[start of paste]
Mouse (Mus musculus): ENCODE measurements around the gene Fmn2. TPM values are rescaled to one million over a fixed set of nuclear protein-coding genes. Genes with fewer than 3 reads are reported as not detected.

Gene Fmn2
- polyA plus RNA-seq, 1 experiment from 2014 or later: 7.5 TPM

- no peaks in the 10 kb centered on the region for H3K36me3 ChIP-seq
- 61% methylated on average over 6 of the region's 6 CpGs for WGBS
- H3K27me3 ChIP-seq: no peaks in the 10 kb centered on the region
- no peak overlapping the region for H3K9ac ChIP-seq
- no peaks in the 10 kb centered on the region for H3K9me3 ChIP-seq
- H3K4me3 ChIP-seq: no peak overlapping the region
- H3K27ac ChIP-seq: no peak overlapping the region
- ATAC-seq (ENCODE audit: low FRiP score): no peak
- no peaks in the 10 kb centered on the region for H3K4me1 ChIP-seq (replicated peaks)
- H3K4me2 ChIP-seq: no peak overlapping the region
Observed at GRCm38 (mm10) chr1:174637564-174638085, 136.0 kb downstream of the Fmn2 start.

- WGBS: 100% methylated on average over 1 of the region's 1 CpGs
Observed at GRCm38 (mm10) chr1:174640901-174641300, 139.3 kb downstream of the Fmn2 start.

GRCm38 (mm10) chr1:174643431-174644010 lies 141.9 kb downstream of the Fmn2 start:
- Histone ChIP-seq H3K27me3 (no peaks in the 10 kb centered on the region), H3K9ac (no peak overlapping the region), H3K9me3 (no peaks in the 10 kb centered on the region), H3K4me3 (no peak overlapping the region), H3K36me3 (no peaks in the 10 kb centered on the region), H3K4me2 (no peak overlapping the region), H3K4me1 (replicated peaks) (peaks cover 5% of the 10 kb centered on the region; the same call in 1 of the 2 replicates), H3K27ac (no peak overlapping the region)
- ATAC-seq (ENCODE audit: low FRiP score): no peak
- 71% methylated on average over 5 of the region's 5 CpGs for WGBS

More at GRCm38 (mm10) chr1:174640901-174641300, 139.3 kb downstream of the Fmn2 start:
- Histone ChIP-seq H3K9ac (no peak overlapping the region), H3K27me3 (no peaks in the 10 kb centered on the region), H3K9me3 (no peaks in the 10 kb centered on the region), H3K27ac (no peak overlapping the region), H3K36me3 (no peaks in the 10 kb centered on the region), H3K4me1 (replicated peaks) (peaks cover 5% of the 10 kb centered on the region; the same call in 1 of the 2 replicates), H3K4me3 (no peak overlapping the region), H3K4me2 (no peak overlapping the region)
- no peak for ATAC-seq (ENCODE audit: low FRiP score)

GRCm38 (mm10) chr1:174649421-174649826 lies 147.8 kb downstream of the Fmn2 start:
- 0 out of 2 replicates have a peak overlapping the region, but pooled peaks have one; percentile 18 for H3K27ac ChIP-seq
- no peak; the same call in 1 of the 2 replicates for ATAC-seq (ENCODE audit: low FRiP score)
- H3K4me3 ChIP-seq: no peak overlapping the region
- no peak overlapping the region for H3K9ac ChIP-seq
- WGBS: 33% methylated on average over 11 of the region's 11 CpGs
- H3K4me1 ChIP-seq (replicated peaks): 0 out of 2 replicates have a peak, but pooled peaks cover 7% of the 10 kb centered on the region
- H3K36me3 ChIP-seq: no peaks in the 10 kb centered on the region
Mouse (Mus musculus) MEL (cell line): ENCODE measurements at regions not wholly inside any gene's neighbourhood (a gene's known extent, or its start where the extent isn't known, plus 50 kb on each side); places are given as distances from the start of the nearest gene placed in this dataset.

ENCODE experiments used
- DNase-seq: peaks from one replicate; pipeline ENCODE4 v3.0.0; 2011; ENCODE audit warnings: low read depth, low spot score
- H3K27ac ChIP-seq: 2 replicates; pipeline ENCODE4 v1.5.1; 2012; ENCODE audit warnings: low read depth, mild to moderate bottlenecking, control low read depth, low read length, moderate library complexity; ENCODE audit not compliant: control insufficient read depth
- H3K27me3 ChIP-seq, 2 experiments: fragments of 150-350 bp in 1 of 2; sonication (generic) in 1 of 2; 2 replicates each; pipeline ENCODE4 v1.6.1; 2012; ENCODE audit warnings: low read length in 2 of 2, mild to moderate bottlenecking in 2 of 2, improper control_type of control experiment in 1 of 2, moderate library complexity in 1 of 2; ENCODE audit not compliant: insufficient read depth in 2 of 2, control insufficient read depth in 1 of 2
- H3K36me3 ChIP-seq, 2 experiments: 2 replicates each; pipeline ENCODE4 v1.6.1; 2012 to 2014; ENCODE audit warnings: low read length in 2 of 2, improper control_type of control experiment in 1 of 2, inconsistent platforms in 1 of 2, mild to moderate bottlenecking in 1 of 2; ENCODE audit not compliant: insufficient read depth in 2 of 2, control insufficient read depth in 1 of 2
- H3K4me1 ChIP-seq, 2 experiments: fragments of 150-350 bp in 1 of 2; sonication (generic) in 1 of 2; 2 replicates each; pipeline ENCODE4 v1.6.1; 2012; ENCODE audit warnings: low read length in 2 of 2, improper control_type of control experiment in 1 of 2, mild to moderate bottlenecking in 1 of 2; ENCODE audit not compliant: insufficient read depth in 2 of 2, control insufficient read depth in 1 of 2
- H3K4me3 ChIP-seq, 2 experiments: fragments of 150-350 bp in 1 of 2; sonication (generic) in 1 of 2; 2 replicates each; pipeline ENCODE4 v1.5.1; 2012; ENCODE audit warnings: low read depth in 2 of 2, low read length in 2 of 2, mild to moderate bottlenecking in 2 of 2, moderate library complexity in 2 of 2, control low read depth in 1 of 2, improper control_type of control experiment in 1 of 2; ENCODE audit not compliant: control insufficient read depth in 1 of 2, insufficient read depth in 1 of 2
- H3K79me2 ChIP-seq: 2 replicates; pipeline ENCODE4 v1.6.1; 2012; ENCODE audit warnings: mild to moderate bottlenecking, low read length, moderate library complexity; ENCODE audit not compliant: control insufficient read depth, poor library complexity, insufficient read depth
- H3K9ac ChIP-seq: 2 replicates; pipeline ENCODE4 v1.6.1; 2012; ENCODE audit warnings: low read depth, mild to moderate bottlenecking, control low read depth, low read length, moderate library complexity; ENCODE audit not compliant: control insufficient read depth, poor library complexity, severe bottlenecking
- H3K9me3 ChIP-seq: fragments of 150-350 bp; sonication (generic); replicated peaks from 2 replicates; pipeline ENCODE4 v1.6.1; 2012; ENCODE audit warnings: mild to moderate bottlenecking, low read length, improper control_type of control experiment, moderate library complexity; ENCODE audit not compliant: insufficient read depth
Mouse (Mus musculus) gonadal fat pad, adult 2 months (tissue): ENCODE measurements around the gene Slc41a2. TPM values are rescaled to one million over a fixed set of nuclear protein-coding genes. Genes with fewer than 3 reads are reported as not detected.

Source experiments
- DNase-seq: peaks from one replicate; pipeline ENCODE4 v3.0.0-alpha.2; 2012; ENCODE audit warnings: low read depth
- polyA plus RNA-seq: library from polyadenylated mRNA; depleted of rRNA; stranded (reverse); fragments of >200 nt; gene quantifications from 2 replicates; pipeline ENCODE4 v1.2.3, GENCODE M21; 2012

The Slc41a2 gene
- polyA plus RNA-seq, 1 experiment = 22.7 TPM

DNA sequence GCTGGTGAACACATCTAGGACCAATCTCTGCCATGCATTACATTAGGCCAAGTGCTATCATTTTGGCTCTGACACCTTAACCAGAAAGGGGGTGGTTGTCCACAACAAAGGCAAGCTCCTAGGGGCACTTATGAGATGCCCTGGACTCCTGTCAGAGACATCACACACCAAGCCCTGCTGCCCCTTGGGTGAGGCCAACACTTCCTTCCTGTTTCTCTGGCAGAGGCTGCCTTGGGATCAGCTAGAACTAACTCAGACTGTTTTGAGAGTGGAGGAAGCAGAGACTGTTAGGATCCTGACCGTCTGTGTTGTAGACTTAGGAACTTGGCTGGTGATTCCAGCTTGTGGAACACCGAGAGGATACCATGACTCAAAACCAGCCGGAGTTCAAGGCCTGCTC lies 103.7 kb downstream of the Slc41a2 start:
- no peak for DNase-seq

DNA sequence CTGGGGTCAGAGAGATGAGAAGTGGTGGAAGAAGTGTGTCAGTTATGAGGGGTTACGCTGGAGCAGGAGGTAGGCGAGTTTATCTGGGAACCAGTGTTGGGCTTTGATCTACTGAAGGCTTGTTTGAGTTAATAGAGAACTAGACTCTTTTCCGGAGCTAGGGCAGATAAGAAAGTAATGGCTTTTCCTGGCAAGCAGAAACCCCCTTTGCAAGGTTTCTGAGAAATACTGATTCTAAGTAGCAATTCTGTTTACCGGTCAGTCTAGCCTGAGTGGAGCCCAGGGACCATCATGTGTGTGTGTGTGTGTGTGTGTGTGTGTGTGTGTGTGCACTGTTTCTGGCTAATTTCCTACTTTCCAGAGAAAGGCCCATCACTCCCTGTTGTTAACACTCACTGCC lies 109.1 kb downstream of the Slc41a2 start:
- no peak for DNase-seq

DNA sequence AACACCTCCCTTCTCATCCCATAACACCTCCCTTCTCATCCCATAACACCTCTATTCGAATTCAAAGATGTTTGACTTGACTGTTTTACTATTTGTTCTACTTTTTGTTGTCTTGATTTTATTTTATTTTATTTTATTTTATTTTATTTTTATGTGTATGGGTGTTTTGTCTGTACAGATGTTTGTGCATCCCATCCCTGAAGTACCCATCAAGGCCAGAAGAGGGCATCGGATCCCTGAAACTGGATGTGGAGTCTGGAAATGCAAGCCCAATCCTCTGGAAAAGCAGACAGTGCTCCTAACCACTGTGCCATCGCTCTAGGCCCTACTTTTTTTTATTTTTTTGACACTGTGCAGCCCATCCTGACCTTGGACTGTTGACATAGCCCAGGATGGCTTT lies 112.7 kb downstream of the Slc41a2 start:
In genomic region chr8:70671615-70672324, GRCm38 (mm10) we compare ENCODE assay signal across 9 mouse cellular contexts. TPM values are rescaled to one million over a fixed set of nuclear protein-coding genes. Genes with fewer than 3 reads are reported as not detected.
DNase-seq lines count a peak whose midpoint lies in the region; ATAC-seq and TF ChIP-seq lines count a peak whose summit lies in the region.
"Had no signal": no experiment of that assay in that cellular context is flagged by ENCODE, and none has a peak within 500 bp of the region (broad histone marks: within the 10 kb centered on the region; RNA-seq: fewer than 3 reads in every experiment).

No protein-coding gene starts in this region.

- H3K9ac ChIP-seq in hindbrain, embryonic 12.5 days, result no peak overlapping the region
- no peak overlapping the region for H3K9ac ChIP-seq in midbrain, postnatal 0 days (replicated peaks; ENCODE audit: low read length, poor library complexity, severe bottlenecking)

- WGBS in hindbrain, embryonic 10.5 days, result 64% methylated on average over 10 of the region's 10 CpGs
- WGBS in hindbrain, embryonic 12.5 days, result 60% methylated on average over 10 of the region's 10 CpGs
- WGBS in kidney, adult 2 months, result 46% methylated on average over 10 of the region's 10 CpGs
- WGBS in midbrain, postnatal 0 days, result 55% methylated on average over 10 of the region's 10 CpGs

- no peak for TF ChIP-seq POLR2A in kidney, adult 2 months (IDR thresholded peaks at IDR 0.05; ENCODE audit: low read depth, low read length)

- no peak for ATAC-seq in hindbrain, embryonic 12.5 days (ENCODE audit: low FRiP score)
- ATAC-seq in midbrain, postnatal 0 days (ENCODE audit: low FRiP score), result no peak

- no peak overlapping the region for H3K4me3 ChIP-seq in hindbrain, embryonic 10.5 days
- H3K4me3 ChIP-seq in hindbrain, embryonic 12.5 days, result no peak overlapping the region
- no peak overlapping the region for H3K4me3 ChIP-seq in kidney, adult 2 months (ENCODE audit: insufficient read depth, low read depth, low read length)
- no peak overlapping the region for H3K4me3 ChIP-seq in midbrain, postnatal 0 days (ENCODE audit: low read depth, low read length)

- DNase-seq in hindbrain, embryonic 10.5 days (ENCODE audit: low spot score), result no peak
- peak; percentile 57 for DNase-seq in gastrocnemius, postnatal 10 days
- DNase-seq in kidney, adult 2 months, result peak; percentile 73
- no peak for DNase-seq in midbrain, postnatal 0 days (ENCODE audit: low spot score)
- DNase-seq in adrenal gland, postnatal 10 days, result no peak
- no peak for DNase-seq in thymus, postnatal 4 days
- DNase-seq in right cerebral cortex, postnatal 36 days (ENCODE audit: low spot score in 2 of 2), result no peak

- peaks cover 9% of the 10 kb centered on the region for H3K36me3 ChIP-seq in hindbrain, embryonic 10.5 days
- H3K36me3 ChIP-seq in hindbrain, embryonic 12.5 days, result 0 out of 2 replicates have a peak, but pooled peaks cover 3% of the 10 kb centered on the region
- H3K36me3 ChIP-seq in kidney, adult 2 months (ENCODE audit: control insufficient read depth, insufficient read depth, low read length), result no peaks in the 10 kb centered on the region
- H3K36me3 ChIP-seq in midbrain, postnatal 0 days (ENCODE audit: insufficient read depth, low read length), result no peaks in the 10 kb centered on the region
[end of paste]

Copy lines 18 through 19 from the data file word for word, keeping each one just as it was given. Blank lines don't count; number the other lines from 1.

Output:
- Histone ChIP-seq H3K27me3 (no peaks in the 10 kb centered on the region), H3K9ac (no peak overlapping the region), H3K9me3 (no peaks in the 10 kb centered on the region), H3K4me3 (no peak overlapping the region), H3K36me3 (no peaks in the 10 kb centered on the region), H3K4me2 (no peak overlapping the region), H3K4me1 (replicated peaks) (peaks cover 5% of the 10 kb centered on the region; the same call in 1 of the 2 replicates), H3K27ac (no peak overlapping the region)
- ATAC-seq (ENCODE audit: low FRiP score): no peak